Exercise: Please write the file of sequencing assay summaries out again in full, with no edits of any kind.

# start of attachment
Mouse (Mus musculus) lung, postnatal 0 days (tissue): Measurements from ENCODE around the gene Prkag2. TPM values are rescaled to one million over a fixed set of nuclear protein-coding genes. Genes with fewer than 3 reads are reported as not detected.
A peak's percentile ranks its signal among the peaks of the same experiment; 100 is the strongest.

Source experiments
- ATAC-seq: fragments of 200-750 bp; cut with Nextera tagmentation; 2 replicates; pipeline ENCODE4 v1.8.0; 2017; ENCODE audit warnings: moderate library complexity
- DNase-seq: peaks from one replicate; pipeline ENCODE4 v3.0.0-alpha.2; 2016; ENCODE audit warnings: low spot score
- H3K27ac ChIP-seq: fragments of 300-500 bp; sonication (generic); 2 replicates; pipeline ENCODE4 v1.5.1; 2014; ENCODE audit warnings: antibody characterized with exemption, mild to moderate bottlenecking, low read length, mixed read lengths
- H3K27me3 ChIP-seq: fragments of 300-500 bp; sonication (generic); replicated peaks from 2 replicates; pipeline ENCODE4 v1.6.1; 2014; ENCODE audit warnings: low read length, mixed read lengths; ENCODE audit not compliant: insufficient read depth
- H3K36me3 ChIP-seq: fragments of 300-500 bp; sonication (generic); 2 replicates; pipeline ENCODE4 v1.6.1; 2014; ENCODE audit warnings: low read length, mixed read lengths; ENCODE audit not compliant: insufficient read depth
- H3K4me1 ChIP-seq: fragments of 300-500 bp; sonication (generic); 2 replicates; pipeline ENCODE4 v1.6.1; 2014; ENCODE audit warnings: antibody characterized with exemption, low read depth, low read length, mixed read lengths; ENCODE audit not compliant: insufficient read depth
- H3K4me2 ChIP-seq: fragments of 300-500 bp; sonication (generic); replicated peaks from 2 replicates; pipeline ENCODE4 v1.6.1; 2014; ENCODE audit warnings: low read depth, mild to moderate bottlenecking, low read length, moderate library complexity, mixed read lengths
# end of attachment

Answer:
Mouse (Mus musculus) lung, postnatal 0 days (tissue): Measurements from ENCODE around the gene Prkag2. TPM values are rescaled to one million over a fixed set of nuclear protein-coding genes. Genes with fewer than 3 reads are reported as not detected.
A peak's percentile ranks its signal among the peaks of the same experiment; 100 is the strongest.

Source experiments
- ATAC-seq: fragments of 200-750 bp; cut with Nextera tagmentation; 2 replicates; pipeline ENCODE4 v1.8.0; 2017; ENCODE audit warnings: moderate library complexity
- DNase-seq: peaks from one replicate; pipeline ENCODE4 v3.0.0-alpha.2; 2016; ENCODE audit warnings: low spot score
- H3K27ac ChIP-seq: fragments of 300-500 bp; sonication (generic); 2 replicates; pipeline ENCODE4 v1.5.1; 2014; ENCODE audit warnings: antibody characterized with exemption, mild to moderate bottlenecking, low read length, mixed read lengths
- H3K27me3 ChIP-seq: fragments of 300-500 bp; sonication (generic); replicated peaks from 2 replicates; pipeline ENCODE4 v1.6.1; 2014; ENCODE audit warnings: low read length, mixed read lengths; ENCODE audit not compliant: insufficient read depth
- H3K36me3 ChIP-seq: fragments of 300-500 bp; sonication (generic); 2 replicates; pipeline ENCODE4 v1.6.1; 2014; ENCODE audit warnings: low read length, mixed read lengths; ENCODE audit not compliant: insufficient read depth
- H3K4me1 ChIP-seq: fragments of 300-500 bp; sonication (generic); 2 replicates; pipeline ENCODE4 v1.6.1; 2014; ENCODE audit warnings: antibody characterized with exemption, low read depth, low read length, mixed read lengths; ENCODE audit not compliant: insufficient read depth
- H3K4me2 ChIP-seq: fragments of 300-500 bp; sonication (generic); replicated peaks from 2 replicates; pipeline ENCODE4 v1.6.1; 2014; ENCODE audit warnings: low read depth, mild to moderate bottlenecking, low read length, moderate library complexity, mixed read lengths